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October 2018

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  • Rover
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  • Vehicles
  • Donegal
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  • Arctic
  • Kolisi
Share the passion of a Land Rover-loving community in a remote corner of India | Experience the thrills of driving on ice in the Range Rover Velar | Explore stunning Donegal with seafarer Monty Halls and his family | Relive the child-like sense of wonder captured at the Above & Beyond Tour | See why the Range Rover PHEV impressed mountaineer Jimmy Chin | Encounter the most powerful Defender: the Classic Works V8 special

NEVER STOP DISCOVERING

NEVER STOP DISCOVERING contrast I was seated on a colossal horse called Jack, a benign beast whose only sign of chagrin at the incompetent buffoon on his back was the occasional roll of his eyes and contemptuous snort. Over the next few days we roamed throughout the county, visiting the Folk Village at Glencolmcille to glimpse a past that had been anything but easy – this was and is a beautiful place in which to travel, but had at times been a harsh one in which to live. This perhaps explains why community in Donegal remains so strong to this day, with a genuine warmth and a profound interest in who you are, where you’ve come from, and where you are going. Our most challenging location was Port, situated at the end of a long stony track, which itself was the continuation of a narrow road that snaked across endless miles of misty peat bog. At the end of the road sat Port Cottage, a restored building in a long abandoned hamlet that looked straight down the gun barrel of the Atlantic. The cottage was basic, to say the least, but therein lay its magic. A turf fire burnt in the corner of an atmospheric room containing a small kitchenette and living area. This was strewn with the detritus of the sea, the flames reflected in emerald sea glass and dancing through dried kelp strands that hung from the ceiling. It was in this bay that Isla – accompanied by the incomparable Ian Millar, local climbing legend – became the youngest person ever to climb a nearby sea stack, arms raised in triumph as the sea swirled fifty metres below, and the gulls wheeled and called in the sea mist that surrounded her lofty perch. But the final hurrah was still to come. I had stored the boat locally during the week, and retrieved it in order to whisk the family to a place of genuine wonder for me: Malin Head. Rightly revered amongst mariners, wildlife enthusiasts, and indeed anyone who loves wild places, it was here of course that I had my basking shark encounter so many years before. Launching the boat was a chance to use the Land Rover Advanced Tow Assist, a wondrous wee dial on the Discovery’s central console that essentially steers the trailer down the narrowest of slipways. This gives ample opportunity to leap out of the car looking smug, giving every appearance of a salty old sea dog, when in fact it’s a triumph of technology rather than personal competence and know-how. But for now, that was my dirty little secret as I acknowledged the smile of a local man on the jetty with a modest tilt of my head. We spent the majority of that day at sea, going as far as Inishtrahull Island – frequently the last sight of land for anyone emigrating from Ireland, and therefore a place that has had more tears shed over it than anywhere else in the country. It was on our return to harbour that our farewell to Donegal awaited. A local boat contacted us on the radio to tell us that a pod of dolphins was playing beneath the long shadow of the great, glowering cliffs of the headland. I turned the wheel and sped towards a rendezvous that had been several hundred miles, and many years, in the making. We had come to Donegal to show our children a place that we thought one of the most wondrous in Europe, indeed in the world, and as we arrived at Malin Head, the pod raced to meet us. Within seconds the boat was surrounded by sleek grey figures, twisting in the waves and exploding out of the water in our wake, accompanied throughout by the shrieks and laughter of Isla and Molly. It was, truly, a fitting send-off for a week in a special place on the edge of a continent, and for a chance to travel by road, by track, and by sea on a real voyage of discovery. WATCH THE VIDEO To relive the Halls family’s all-terrain adventures with their Land Rover Discovery in beautiful Donegal, visit youtube.com/landrover The Advanced Tow Assist functionality makes light work of manoeuvring Monty‘s boat. Out on the water, a magical treat awaits the Halls: a pod of exuberant dolphins 58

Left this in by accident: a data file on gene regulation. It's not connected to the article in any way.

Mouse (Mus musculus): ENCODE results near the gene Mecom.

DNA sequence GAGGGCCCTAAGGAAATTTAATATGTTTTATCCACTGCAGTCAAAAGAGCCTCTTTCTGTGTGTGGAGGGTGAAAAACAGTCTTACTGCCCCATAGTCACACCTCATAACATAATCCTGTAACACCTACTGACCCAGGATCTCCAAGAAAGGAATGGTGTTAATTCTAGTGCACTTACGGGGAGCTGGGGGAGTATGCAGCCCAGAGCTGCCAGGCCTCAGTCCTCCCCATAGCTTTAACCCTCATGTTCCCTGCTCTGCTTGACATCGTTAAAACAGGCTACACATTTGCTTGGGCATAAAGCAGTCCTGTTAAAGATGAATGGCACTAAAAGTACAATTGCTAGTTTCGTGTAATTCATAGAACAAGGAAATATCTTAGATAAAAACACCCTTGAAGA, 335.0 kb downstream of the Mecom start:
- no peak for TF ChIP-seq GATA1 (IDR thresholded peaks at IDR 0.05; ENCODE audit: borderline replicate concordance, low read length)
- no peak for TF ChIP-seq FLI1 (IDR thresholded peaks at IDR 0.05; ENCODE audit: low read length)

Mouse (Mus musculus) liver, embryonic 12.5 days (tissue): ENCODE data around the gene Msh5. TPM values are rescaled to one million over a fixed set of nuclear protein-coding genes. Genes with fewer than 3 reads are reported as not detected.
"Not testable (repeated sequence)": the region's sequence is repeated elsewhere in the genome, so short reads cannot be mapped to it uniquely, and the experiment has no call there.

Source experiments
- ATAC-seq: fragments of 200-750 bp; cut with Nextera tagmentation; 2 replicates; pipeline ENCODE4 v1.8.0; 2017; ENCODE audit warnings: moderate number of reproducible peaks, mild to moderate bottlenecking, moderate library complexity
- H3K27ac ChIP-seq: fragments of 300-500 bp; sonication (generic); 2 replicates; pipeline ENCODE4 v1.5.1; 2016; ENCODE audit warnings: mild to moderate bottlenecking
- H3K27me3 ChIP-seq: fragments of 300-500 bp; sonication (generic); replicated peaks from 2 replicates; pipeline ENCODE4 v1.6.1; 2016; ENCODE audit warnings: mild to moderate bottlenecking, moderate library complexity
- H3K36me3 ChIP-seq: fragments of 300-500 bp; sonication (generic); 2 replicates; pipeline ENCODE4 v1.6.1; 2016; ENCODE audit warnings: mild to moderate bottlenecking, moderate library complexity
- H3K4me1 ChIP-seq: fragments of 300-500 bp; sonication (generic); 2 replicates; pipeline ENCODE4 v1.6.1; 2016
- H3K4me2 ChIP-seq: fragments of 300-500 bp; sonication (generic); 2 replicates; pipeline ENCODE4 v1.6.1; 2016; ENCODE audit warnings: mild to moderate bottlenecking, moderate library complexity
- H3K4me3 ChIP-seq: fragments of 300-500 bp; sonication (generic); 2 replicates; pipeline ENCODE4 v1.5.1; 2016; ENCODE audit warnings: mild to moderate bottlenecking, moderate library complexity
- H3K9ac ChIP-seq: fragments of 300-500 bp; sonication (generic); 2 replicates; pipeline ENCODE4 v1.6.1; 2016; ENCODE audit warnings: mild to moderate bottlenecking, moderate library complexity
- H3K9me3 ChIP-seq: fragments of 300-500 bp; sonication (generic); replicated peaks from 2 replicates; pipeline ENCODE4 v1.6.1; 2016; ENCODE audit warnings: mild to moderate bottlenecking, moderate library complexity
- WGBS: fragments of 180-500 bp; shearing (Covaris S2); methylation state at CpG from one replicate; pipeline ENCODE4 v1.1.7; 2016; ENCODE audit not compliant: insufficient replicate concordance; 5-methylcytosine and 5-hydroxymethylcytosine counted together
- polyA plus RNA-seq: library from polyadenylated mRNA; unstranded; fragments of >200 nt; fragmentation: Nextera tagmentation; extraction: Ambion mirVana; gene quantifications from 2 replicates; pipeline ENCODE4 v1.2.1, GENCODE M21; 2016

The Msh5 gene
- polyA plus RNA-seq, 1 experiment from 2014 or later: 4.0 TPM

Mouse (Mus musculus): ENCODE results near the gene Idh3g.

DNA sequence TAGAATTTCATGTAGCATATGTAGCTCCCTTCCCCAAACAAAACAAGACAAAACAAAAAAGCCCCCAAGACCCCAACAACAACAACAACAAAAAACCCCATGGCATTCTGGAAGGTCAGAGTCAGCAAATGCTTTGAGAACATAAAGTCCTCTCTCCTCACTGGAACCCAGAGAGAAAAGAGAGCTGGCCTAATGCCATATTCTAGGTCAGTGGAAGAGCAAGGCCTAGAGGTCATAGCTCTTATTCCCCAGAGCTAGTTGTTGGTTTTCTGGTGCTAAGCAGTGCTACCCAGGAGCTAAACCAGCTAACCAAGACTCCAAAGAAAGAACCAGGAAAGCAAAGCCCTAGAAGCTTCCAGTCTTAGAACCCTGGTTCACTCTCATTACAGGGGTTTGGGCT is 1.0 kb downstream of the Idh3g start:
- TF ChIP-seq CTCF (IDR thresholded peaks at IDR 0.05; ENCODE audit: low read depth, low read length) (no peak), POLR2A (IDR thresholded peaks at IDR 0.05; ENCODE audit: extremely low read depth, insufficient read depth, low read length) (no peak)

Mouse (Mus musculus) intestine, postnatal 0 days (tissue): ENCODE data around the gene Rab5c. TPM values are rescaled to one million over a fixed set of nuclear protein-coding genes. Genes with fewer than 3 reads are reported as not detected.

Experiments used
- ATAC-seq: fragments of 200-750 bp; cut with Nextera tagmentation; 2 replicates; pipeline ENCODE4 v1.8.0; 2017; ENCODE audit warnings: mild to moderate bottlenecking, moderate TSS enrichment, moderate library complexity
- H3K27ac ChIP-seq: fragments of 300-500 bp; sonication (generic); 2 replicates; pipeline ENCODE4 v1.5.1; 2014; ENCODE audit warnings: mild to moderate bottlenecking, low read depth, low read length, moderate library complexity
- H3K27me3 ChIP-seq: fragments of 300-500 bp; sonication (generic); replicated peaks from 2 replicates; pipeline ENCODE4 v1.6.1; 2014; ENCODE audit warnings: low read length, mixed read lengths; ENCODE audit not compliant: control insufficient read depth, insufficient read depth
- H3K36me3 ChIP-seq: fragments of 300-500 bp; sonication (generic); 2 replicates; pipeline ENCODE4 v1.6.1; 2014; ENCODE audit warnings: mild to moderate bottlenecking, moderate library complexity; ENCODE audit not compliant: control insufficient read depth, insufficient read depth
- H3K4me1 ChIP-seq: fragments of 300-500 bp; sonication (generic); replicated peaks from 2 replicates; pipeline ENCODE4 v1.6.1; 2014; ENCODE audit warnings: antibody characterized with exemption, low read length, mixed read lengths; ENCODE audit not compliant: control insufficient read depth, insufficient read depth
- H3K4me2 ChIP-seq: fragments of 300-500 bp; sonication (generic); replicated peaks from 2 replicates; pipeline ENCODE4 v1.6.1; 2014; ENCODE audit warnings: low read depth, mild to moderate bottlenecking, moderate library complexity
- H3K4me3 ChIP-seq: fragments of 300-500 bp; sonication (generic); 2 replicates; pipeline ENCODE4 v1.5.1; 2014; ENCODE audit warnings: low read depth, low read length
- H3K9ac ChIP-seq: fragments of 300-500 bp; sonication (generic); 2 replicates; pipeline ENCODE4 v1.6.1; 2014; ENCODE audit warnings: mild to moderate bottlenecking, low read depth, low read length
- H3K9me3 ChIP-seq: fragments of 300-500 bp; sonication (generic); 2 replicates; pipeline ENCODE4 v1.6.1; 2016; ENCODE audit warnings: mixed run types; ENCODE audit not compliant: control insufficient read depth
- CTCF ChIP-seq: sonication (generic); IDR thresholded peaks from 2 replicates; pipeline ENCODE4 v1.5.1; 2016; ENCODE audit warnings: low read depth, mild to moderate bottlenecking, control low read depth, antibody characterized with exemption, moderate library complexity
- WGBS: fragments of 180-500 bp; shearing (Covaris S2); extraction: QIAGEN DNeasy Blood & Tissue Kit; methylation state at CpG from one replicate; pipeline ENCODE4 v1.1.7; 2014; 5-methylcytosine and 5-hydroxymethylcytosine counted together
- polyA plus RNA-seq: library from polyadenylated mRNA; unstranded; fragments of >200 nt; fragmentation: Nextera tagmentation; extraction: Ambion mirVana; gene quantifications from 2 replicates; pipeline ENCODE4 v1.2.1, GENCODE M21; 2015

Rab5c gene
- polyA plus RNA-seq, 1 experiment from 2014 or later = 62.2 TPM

RIGHT XXXXXX “ DOLPHINS TWIST IN THE WAVES AND EXPLODE OUT OF THE WATER IN OUR WAKE” 59

 

Land Rover

Onelife - October 2018

 

Land Rover’s Onelife magazine showcases stories from around the world that celebrate inner strength and the drive to go Above and Beyond

Land Rover has always stood for the freedom to go anywhere and the ability to do anything when you get there. The latest issue of Onelife salutes this spirit, transporting you across the world in celebration of adventures ranging from the exotic to the everyday – from a town in the Indian Himalaya where classic Land Rover Series Is and IIs reign supreme, to Ireland's stunning County Donegal where seafarer Monty Halls enjoys family fun with a Discovery

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